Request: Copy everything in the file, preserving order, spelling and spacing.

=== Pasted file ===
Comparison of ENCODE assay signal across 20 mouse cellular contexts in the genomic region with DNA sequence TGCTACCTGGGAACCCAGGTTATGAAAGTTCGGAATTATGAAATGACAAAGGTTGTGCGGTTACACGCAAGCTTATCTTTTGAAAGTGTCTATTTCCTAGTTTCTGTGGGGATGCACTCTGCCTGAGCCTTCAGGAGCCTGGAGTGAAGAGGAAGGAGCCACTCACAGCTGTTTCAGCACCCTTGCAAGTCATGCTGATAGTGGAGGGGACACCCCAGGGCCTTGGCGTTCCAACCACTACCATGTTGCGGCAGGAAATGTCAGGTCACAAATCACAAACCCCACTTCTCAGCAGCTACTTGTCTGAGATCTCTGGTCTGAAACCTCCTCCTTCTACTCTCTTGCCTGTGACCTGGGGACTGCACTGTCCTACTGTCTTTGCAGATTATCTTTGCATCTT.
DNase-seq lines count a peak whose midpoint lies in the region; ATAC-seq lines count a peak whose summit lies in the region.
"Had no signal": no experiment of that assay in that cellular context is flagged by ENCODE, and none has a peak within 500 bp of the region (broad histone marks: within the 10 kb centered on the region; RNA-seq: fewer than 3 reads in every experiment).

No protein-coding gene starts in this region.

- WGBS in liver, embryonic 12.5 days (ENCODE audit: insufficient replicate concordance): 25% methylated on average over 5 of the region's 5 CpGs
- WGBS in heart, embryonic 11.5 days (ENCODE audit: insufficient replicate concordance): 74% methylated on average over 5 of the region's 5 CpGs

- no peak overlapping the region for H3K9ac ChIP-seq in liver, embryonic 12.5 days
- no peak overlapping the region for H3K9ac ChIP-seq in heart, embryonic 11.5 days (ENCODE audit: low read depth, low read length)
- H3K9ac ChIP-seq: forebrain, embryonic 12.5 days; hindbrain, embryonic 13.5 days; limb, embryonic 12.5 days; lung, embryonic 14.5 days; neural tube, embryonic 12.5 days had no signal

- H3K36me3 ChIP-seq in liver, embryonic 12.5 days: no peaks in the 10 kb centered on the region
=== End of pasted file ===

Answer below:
Comparison of ENCODE assay signal across 20 mouse cellular contexts in the genomic region with DNA sequence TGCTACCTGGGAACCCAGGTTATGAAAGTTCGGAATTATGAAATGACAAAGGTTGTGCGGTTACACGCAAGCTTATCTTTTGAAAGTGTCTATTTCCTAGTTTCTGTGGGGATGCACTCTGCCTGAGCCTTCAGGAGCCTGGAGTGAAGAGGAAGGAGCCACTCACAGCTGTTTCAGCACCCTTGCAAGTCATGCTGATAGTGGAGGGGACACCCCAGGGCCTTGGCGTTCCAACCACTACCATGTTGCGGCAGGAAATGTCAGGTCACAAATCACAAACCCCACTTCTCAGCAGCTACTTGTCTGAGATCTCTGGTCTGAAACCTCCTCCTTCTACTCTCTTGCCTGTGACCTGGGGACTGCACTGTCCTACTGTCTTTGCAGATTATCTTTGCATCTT.
DNase-seq lines count a peak whose midpoint lies in the region; ATAC-seq lines count a peak whose summit lies in the region.
"Had no signal": no experiment of that assay in that cellular context is flagged by ENCODE, and none has a peak within 500 bp of the region (broad histone marks: within the 10 kb centered on the region; RNA-seq: fewer than 3 reads in every experiment).

No protein-coding gene starts in this region.

- WGBS in liver, embryonic 12.5 days (ENCODE audit: insufficient replicate concordance): 25% methylated on average over 5 of the region's 5 CpGs
- WGBS in heart, embryonic 11.5 days (ENCODE audit: insufficient replicate concordance): 74% methylated on average over 5 of the region's 5 CpGs

- no peak overlapping the region for H3K9ac ChIP-seq in liver, embryonic 12.5 days
- no peak overlapping the region for H3K9ac ChIP-seq in heart, embryonic 11.5 days (ENCODE audit: low read depth, low read length)
- H3K9ac ChIP-seq: forebrain, embryonic 12.5 days; hindbrain, embryonic 13.5 days; limb, embryonic 12.5 days; lung, embryonic 14.5 days; neural tube, embryonic 12.5 days had no signal

- H3K36me3 ChIP-seq in liver, embryonic 12.5 days: no peaks in the 10 kb centered on the region